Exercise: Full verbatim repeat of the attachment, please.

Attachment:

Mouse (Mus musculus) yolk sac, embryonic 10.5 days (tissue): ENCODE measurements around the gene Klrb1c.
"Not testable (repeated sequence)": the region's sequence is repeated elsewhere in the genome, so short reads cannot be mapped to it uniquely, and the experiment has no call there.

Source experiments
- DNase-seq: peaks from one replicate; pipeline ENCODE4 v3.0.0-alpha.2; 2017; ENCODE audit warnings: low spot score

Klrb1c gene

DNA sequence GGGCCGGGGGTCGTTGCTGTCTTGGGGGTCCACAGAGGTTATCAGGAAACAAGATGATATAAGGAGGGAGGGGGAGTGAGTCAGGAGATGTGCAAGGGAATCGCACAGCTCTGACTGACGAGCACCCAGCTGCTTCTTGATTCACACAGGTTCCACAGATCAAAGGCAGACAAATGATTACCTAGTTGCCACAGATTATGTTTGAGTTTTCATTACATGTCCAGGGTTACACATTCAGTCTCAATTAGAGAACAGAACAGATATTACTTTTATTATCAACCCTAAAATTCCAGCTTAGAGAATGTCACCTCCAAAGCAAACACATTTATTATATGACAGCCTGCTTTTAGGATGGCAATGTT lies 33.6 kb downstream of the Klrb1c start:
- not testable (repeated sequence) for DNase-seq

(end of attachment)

Mouse (Mus musculus) yolk sac, embryonic 10.5 days (tissue): ENCODE measurements around the gene Klrb1c.
"Not testable (repeated sequence)": the region's sequence is repeated elsewhere in the genome, so short reads cannot be mapped to it uniquely, and the experiment has no call there.

Source experiments
- DNase-seq: peaks from one replicate; pipeline ENCODE4 v3.0.0-alpha.2; 2017; ENCODE audit warnings: low spot score

Klrb1c gene

DNA sequence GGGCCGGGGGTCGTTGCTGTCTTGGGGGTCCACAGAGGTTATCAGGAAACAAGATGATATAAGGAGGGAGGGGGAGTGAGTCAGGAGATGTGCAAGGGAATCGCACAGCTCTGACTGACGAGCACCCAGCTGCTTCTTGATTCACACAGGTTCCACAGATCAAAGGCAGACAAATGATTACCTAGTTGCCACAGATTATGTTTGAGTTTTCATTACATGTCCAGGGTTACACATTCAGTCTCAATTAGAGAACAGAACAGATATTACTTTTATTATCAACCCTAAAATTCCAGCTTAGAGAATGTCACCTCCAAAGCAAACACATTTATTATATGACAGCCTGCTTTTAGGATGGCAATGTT lies 33.6 kb downstream of the Klrb1c start:
- not testable (repeated sequence) for DNase-seq